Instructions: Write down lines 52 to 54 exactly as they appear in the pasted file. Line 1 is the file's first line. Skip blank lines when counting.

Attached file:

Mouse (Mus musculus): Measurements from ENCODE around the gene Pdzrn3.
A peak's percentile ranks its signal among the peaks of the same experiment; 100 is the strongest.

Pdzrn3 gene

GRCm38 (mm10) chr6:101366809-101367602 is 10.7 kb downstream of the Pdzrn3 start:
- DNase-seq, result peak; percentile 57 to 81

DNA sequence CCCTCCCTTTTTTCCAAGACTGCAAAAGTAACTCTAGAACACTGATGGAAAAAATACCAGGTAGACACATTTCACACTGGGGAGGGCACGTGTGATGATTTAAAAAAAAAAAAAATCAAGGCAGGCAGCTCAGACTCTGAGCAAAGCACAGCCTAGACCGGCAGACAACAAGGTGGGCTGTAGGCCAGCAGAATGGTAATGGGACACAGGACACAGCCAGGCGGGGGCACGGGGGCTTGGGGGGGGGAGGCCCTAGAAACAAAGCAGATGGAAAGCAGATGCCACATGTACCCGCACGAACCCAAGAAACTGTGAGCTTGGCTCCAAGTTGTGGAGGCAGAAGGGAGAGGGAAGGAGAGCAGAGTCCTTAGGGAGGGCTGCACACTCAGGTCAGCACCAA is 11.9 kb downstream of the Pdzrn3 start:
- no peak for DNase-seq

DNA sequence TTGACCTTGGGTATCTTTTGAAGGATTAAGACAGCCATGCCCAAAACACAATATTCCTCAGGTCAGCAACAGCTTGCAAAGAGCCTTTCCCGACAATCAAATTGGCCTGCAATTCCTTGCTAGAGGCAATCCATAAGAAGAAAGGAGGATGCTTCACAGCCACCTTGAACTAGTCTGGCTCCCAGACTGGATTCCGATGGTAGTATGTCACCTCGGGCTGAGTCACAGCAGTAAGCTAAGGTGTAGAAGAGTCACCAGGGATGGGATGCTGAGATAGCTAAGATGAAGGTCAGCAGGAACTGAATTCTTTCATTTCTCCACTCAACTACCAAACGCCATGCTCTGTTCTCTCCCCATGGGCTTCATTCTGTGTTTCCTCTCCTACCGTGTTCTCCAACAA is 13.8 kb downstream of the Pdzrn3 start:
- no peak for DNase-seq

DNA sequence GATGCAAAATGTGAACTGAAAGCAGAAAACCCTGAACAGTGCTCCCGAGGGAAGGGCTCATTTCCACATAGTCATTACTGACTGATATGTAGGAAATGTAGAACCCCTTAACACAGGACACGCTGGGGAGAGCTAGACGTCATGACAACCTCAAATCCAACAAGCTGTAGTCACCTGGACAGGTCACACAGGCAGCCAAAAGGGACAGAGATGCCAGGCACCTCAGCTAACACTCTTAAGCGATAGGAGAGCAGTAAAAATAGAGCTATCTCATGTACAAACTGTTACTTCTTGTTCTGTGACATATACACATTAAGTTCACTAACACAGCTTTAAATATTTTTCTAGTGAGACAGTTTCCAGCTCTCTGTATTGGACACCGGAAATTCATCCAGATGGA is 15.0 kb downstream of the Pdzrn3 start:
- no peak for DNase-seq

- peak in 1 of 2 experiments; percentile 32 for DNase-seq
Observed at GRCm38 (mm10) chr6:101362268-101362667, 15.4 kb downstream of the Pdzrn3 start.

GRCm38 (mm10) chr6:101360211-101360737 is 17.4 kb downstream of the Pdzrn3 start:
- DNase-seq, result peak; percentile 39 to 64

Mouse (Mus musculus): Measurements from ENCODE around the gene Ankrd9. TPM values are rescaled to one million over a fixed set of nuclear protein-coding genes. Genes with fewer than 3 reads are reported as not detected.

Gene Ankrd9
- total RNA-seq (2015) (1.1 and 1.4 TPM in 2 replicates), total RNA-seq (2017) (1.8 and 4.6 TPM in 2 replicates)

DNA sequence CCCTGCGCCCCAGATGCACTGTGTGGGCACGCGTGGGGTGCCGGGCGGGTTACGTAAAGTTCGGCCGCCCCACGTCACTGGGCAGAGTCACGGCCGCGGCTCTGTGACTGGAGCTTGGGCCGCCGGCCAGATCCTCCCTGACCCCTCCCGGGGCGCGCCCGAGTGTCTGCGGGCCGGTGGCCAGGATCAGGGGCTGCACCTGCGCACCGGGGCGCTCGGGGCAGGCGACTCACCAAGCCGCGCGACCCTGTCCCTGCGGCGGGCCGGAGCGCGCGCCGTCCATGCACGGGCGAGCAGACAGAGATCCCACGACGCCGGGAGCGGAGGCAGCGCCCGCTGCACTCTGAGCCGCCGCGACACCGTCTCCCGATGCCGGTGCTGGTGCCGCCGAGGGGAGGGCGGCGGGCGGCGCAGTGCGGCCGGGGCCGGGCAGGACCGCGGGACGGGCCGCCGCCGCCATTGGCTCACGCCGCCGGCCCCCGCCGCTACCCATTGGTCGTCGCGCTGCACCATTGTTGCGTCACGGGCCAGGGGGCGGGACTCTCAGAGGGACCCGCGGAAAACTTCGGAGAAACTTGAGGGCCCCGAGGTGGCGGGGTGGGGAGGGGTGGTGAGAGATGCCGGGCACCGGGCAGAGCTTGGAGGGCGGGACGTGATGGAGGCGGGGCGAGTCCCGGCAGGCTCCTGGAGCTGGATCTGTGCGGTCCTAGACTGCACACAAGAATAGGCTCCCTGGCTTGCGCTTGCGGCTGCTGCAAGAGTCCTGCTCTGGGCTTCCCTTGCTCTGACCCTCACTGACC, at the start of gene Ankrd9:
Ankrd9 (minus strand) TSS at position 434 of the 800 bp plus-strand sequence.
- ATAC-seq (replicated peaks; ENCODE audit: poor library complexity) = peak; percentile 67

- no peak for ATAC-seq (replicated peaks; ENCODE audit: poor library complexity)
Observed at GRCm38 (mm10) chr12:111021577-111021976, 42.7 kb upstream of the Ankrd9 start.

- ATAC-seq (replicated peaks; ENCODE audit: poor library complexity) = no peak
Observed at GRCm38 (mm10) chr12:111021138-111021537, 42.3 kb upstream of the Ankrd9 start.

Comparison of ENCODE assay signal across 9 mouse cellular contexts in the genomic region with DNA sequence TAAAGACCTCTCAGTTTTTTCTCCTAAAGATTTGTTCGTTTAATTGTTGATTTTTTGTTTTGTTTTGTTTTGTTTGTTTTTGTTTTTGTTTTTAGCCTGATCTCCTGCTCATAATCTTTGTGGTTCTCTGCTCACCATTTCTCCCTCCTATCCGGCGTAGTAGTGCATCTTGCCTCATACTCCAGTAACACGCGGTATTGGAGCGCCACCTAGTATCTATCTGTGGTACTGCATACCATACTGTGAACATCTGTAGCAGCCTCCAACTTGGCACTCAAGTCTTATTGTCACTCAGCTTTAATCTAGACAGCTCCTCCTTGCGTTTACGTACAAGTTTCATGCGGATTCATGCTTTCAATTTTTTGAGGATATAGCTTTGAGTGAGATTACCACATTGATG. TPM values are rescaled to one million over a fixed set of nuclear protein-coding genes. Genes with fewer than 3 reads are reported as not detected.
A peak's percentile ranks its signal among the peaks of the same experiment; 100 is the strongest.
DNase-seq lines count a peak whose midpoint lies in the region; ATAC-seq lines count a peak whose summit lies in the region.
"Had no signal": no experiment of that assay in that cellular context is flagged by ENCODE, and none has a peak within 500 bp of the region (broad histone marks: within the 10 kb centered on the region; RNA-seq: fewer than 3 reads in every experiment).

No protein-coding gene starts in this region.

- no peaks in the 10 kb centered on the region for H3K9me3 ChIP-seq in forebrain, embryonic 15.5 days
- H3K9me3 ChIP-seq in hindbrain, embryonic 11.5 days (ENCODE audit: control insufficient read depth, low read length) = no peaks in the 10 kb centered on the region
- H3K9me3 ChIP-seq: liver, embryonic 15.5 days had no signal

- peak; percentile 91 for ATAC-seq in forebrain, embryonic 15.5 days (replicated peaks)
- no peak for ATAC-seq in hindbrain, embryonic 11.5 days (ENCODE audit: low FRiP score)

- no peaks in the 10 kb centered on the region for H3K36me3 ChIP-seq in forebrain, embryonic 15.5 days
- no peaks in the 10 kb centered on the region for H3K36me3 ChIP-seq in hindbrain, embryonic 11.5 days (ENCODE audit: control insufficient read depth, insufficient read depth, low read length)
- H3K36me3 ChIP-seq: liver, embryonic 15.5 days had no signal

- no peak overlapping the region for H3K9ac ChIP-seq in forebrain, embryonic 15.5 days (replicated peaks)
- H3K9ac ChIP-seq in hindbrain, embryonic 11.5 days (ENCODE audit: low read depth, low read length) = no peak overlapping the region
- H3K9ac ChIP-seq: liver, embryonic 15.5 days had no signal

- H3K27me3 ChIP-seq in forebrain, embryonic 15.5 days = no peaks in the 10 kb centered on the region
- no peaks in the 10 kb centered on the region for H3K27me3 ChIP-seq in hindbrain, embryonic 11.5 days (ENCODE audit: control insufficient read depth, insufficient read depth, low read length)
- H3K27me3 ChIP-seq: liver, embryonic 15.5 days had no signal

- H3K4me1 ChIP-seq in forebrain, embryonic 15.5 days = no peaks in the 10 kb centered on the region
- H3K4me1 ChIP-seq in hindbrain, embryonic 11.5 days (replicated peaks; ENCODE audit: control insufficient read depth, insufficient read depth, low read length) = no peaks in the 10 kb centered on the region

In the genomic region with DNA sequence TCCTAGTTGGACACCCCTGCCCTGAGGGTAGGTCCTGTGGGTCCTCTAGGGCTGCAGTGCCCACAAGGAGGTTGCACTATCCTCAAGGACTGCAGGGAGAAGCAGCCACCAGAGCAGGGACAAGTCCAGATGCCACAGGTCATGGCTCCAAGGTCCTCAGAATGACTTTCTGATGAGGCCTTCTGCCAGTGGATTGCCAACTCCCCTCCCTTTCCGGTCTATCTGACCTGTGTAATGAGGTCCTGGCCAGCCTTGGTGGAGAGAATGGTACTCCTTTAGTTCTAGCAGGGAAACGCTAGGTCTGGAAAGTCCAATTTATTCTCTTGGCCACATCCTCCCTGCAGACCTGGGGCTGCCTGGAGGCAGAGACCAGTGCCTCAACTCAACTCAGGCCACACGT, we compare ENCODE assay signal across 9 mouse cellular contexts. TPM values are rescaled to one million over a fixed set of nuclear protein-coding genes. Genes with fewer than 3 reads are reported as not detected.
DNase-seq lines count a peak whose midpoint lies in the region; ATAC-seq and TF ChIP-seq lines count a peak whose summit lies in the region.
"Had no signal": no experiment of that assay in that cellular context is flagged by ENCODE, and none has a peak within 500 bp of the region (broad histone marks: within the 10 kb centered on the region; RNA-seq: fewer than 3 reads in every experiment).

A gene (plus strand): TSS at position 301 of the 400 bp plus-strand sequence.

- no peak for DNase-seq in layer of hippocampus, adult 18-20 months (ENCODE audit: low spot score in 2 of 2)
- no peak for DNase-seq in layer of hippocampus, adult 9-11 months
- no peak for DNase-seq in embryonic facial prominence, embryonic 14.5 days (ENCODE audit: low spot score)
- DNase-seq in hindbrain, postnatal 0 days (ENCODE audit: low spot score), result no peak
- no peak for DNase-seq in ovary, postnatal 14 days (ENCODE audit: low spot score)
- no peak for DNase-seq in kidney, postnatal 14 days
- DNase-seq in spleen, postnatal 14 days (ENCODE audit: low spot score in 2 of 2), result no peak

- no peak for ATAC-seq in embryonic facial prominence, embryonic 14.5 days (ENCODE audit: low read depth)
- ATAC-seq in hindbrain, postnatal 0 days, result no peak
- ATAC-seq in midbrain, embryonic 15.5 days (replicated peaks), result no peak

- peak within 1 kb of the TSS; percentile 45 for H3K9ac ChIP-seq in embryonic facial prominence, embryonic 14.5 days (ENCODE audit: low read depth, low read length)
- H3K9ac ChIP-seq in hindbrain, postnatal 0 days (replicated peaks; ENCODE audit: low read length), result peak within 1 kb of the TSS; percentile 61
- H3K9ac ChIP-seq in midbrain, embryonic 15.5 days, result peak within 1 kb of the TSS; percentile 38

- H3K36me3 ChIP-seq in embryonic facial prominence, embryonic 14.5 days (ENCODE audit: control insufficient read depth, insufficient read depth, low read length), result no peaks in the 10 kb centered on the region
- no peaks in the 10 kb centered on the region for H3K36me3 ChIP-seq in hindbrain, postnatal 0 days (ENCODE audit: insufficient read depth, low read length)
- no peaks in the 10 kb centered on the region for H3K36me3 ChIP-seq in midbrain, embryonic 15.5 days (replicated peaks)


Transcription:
- no peak for DNase-seq in layer of hippocampus, adult 9-11 months
- no peak for DNase-seq in embryonic facial prominence, embryonic 14.5 days (ENCODE audit: low spot score)
- DNase-seq in hindbrain, postnatal 0 days (ENCODE audit: low spot score), result no peak